Clinician’s Guide to Early Rule-Out Strategies With High-Sensitivity Cardiac Troponin
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Articles, see p 1586 and p 1597
Despite uneasiness among clinicians about the increasing sensitivity of assays for cardiac troponin (cTn), it is rare that clinical algorithms for laboratory-based tests have as much data to guide decision making as do high-sensitivity assays for cTn (hsTn) for diagnosis (rule-in) or exclusion (rule-out) of myocardial infarction (MI). Rather, the proliferation of research evaluating variations in such algorithms in the emergency department (ED) has the potential to overwhelm clinicians with options. In this issue of Circulation, 2 observational studies1,2 that directly compare the diagnostic performance of multiple hsTn-based testing strategies are a step forward in helping providers. These 2 studies illustrate several critical principles and tradeoffs driving the ongoing evolution of early rule-out strategies using hsTn. As a mandatory reminder, although the principles are informative, the specific algorithms discussed in this editorial are not applicable to the “contemporary sensitive”3 assays that predominate in current practice in the United States. In addition, the specific concentration values reported as cut points are for the hsTnI assay used in the 2 studies and will differ from the assay for hsTnT that has recently been approved in the United States.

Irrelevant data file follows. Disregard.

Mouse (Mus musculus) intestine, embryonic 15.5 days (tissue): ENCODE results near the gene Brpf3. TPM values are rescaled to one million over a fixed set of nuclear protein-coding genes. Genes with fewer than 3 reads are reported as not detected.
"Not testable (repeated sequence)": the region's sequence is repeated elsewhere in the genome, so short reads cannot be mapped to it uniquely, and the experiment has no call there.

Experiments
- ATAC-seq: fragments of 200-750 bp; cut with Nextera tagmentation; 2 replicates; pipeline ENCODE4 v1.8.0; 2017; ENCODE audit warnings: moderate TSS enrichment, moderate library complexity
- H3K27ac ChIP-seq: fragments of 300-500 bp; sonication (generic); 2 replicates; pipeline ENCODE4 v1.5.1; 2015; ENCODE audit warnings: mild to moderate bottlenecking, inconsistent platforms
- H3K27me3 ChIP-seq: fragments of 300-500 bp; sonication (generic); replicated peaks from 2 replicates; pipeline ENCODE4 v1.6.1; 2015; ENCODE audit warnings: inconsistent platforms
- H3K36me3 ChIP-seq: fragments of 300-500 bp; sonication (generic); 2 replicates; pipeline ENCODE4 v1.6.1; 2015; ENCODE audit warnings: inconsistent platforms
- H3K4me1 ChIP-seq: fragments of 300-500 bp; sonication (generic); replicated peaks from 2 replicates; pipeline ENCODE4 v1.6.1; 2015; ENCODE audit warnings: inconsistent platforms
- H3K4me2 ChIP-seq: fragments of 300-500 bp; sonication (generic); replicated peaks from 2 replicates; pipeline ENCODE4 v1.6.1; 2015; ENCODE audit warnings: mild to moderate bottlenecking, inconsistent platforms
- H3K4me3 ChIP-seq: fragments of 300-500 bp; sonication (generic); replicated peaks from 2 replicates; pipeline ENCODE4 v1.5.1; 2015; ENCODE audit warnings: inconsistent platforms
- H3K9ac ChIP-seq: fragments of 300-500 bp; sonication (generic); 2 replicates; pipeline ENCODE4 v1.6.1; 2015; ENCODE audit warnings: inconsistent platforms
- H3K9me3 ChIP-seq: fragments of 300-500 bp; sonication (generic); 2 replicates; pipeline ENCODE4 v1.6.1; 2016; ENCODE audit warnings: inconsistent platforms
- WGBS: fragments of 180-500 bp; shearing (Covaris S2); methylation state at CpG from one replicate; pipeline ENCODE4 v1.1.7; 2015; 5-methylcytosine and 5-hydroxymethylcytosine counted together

Of the emerging applications for hsTn, the rapid rule-out of MI in the ED is the application most likely to be embraced by clinicians.4 This application most directly leverages the superior analytic and clinical sensitivity of hsTn assays as an advantage by translation into a robust negative predictive value (NPV) for MI. Consistent with the focus of the reports by Chapman et al1 and Boeddinghaus et al,2 this editorial addresses the negative predictive rather than positive predictive performance of these strategies and illustrates 3 major components of evolving early rule-out strategies with hsTn (Figure).